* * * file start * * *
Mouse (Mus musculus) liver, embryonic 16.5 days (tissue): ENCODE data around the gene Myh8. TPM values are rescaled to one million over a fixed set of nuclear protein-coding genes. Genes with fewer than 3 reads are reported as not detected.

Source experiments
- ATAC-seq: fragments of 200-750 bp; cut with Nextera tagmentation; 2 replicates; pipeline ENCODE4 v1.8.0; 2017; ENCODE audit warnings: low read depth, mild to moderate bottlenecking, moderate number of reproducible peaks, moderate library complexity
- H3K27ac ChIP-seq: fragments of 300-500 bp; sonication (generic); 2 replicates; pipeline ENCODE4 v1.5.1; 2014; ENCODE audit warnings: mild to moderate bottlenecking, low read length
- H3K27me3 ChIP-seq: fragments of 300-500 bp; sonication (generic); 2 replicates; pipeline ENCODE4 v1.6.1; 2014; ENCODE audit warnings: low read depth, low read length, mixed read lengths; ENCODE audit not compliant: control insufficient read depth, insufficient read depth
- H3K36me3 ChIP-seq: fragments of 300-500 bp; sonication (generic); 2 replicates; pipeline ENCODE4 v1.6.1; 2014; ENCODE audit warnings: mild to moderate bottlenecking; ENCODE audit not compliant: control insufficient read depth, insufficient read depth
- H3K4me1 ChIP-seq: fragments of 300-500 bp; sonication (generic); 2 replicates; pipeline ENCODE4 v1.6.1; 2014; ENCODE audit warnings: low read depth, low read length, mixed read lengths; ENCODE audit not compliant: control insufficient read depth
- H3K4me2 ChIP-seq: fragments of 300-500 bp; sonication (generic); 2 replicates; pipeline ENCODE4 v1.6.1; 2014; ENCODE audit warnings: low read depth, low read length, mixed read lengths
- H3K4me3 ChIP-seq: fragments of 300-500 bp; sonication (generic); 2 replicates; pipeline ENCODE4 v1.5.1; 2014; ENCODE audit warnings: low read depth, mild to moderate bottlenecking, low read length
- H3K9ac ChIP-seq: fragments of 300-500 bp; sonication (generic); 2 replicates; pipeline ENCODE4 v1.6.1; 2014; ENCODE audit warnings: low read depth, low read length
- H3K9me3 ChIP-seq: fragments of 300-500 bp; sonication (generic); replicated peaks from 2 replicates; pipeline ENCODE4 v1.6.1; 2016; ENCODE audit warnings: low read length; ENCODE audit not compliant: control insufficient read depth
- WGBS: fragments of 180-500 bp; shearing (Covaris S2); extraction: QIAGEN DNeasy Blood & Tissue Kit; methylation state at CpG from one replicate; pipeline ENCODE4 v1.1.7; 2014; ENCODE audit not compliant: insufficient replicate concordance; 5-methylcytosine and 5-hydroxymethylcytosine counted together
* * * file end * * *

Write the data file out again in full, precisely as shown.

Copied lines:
Mouse (Mus musculus) liver, embryonic 16.5 days (tissue): ENCODE data around the gene Myh8. TPM values are rescaled to one million over a fixed set of nuclear protein-coding genes. Genes with fewer than 3 reads are reported as not detected.

Source experiments
- ATAC-seq: fragments of 200-750 bp; cut with Nextera tagmentation; 2 replicates; pipeline ENCODE4 v1.8.0; 2017; ENCODE audit warnings: low read depth, mild to moderate bottlenecking, moderate number of reproducible peaks, moderate library complexity
- H3K27ac ChIP-seq: fragments of 300-500 bp; sonication (generic); 2 replicates; pipeline ENCODE4 v1.5.1; 2014; ENCODE audit warnings: mild to moderate bottlenecking, low read length
- H3K27me3 ChIP-seq: fragments of 300-500 bp; sonication (generic); 2 replicates; pipeline ENCODE4 v1.6.1; 2014; ENCODE audit warnings: low read depth, low read length, mixed read lengths; ENCODE audit not compliant: control insufficient read depth, insufficient read depth
- H3K36me3 ChIP-seq: fragments of 300-500 bp; sonication (generic); 2 replicates; pipeline ENCODE4 v1.6.1; 2014; ENCODE audit warnings: mild to moderate bottlenecking; ENCODE audit not compliant: control insufficient read depth, insufficient read depth
- H3K4me1 ChIP-seq: fragments of 300-500 bp; sonication (generic); 2 replicates; pipeline ENCODE4 v1.6.1; 2014; ENCODE audit warnings: low read depth, low read length, mixed read lengths; ENCODE audit not compliant: control insufficient read depth
- H3K4me2 ChIP-seq: fragments of 300-500 bp; sonication (generic); 2 replicates; pipeline ENCODE4 v1.6.1; 2014; ENCODE audit warnings: low read depth, low read length, mixed read lengths
- H3K4me3 ChIP-seq: fragments of 300-500 bp; sonication (generic); 2 replicates; pipeline ENCODE4 v1.5.1; 2014; ENCODE audit warnings: low read depth, mild to moderate bottlenecking, low read length
- H3K9ac ChIP-seq: fragments of 300-500 bp; sonication (generic); 2 replicates; pipeline ENCODE4 v1.6.1; 2014; ENCODE audit warnings: low read depth, low read length
- H3K9me3 ChIP-seq: fragments of 300-500 bp; sonication (generic); replicated peaks from 2 replicates; pipeline ENCODE4 v1.6.1; 2016; ENCODE audit warnings: low read length; ENCODE audit not compliant: control insufficient read depth
- WGBS: fragments of 180-500 bp; shearing (Covaris S2); extraction: QIAGEN DNeasy Blood & Tissue Kit; methylation state at CpG from one replicate; pipeline ENCODE4 v1.1.7; 2014; ENCODE audit not compliant: insufficient replicate concordance; 5-methylcytosine and 5-hydroxymethylcytosine counted together